Quebec officials are blasting a McGill University plan to raise tuition substantially for its M.B.A. program -- to $30,000 from about $1,700. McGill officials said that they increases are needed to preserve the quality of the program, and that the new rates wouldn't be outside the norms for top programs. But The Globe and Mail reported that Quebec is threatening to hold back about $30,000 in provincial funding for each Quebec resident admitted to the M.B.A. program, if the university goes ahead with its plan.
The Association of American Universities on Wednesday announced that it had invited the Georgia Institute of Technology to become a member -- an offer the institute accepted immediately. Georgia Tech brings AAU membership to 63. The association is an invitation-only group whose members are selected on the basis of the breadth and quality of research and graduate programs, among other qualities. While universities do not formally apply to become members, many let it be known that they would like to be considered. Three quarters of existing members must approve any expansion. Georgia Tech is the first new member in nine years.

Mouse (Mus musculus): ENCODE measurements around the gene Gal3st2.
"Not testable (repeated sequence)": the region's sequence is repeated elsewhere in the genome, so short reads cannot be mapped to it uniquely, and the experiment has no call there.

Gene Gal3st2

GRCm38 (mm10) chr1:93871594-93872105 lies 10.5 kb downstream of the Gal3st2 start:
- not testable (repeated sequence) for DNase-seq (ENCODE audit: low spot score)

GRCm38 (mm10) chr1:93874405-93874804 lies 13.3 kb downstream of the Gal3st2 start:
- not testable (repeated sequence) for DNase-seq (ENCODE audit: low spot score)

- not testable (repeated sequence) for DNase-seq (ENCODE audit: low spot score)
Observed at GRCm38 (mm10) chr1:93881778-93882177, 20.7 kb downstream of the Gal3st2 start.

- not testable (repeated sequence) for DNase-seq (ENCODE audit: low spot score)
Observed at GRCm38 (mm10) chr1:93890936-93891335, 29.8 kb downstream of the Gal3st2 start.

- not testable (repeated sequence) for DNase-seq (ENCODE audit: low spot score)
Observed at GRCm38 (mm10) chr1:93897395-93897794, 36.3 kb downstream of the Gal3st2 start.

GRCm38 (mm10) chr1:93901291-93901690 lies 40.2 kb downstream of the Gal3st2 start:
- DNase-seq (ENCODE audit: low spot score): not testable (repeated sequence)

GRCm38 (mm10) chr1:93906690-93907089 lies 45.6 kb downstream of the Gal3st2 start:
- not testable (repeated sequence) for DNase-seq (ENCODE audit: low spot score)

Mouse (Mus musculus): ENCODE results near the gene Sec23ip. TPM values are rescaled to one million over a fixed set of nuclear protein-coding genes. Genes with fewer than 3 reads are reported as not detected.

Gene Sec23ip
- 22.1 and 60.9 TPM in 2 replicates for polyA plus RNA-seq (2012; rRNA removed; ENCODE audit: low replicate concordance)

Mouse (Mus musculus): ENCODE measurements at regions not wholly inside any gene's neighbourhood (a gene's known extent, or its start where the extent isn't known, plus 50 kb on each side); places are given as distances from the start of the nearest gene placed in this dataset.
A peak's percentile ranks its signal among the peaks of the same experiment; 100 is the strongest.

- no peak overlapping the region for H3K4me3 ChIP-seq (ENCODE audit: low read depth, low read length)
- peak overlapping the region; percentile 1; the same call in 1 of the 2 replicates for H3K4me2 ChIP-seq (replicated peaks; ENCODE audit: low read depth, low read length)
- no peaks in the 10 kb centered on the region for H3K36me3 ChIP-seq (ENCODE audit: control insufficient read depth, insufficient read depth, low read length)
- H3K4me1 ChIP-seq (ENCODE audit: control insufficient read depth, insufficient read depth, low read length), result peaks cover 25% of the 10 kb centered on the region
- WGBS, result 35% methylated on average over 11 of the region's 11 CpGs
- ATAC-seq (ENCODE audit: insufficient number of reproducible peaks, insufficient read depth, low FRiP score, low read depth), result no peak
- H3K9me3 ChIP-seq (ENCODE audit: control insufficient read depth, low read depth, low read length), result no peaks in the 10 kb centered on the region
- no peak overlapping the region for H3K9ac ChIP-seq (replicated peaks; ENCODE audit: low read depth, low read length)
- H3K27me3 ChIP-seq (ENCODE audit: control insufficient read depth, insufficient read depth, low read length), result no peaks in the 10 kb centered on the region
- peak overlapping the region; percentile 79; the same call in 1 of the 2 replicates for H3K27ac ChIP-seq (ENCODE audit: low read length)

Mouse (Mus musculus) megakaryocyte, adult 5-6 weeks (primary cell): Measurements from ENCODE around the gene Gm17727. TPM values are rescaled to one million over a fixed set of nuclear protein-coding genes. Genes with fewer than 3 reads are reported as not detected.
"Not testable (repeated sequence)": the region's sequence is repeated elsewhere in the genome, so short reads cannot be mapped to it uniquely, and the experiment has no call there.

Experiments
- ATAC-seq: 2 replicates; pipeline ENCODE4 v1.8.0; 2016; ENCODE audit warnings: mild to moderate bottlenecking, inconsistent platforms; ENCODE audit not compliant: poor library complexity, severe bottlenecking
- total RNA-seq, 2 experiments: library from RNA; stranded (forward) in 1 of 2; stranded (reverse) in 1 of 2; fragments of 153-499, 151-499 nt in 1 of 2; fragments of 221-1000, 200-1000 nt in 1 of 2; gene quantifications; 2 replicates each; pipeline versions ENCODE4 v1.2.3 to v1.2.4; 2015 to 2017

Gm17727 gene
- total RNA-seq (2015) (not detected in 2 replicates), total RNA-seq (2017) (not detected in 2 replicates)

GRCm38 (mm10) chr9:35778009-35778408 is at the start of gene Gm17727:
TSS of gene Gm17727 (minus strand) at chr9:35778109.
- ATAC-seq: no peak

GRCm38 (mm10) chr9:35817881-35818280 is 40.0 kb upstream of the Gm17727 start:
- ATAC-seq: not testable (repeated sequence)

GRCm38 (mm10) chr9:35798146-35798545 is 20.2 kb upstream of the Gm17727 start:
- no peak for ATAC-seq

The Arizona Board of Regents has agreed to pay $700,000 to 41 individuals in the Havasupai tribe to compensate them for the use of their blood in research that they believe they never authorized, Indian Country Today reported. The tribe members say that they believed they gave blood samples only for limited use in a diabetes study, and that they later found out about much broader use -- including in studies that they never would have authorized. While Arizona State University officials denied wrongdoing, the regents agreed to settle the case.